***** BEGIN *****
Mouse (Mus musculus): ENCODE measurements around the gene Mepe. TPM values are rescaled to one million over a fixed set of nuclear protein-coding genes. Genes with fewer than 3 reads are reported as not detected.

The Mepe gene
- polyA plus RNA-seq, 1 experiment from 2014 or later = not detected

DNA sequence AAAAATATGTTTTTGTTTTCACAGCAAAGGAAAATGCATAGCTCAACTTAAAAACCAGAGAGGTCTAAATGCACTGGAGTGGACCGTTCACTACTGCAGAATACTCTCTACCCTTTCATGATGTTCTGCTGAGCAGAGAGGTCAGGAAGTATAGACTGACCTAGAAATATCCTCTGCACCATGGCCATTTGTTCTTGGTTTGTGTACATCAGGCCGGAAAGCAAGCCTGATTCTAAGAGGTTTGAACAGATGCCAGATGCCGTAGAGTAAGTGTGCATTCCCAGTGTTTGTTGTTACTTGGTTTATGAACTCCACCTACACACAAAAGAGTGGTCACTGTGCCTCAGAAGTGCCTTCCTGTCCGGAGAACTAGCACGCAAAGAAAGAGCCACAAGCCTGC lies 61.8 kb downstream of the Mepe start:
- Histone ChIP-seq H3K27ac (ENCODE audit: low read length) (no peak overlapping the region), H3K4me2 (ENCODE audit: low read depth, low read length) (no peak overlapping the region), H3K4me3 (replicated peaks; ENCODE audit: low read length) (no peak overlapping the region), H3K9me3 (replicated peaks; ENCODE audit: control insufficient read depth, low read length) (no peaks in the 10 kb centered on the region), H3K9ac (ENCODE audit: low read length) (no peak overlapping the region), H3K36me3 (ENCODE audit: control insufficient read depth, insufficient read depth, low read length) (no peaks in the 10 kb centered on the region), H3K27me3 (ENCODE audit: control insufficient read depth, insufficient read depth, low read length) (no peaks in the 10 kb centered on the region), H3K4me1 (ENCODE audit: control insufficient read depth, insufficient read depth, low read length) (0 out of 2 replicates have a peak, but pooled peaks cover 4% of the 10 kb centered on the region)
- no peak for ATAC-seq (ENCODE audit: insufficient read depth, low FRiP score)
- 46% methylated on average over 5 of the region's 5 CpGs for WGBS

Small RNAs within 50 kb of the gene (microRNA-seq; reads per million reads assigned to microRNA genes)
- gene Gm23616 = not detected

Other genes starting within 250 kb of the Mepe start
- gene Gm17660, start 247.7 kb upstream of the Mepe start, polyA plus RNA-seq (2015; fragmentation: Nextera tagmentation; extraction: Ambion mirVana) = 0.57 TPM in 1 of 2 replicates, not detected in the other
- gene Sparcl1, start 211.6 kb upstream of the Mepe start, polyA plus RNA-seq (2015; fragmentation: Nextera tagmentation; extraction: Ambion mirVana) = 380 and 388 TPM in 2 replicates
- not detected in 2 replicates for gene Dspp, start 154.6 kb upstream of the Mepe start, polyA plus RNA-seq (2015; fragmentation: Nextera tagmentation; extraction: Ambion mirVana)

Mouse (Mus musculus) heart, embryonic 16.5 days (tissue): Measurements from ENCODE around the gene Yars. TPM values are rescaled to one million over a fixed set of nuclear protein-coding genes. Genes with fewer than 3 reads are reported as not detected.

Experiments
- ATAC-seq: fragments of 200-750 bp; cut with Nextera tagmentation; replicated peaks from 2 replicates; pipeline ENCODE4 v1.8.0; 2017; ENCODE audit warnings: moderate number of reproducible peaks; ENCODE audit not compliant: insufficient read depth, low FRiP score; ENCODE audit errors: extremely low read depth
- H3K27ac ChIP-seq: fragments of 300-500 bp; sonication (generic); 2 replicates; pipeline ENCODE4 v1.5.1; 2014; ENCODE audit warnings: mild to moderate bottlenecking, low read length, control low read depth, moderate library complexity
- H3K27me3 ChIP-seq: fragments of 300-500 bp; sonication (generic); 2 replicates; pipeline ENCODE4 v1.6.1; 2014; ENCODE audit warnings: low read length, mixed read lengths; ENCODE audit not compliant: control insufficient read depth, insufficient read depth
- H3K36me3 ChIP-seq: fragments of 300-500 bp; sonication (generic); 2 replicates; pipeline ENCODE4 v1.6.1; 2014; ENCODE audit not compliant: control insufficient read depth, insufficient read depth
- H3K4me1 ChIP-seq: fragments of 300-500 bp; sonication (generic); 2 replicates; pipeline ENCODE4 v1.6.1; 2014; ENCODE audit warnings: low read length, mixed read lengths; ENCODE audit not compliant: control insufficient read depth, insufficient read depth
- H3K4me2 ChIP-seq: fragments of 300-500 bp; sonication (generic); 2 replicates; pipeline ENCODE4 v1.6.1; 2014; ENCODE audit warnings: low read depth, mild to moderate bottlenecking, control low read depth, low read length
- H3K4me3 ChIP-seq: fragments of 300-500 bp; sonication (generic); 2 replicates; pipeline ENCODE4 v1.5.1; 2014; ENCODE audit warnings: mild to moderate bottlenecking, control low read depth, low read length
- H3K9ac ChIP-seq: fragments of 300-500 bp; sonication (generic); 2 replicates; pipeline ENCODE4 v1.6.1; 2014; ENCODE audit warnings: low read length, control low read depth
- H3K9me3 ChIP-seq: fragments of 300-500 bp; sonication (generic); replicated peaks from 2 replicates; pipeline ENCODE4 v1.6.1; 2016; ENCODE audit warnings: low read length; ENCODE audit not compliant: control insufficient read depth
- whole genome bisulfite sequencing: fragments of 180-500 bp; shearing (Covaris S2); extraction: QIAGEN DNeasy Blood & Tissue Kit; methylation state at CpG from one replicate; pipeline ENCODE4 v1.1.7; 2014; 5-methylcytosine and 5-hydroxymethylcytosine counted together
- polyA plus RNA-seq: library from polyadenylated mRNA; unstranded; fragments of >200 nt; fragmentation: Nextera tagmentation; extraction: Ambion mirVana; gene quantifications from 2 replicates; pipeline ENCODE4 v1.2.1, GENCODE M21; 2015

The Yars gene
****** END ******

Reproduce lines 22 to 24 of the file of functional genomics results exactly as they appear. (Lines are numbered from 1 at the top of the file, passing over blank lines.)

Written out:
- H3K4me3 ChIP-seq: fragments of 300-500 bp; sonication (generic); 2 replicates; pipeline ENCODE4 v1.5.1; 2014; ENCODE audit warnings: mild to moderate bottlenecking, control low read depth, low read length
- H3K9ac ChIP-seq: fragments of 300-500 bp; sonication (generic); 2 replicates; pipeline ENCODE4 v1.6.1; 2014; ENCODE audit warnings: low read length, control low read depth
- H3K9me3 ChIP-seq: fragments of 300-500 bp; sonication (generic); replicated peaks from 2 replicates; pipeline ENCODE4 v1.6.1; 2016; ENCODE audit warnings: low read length; ENCODE audit not compliant: control insufficient read depth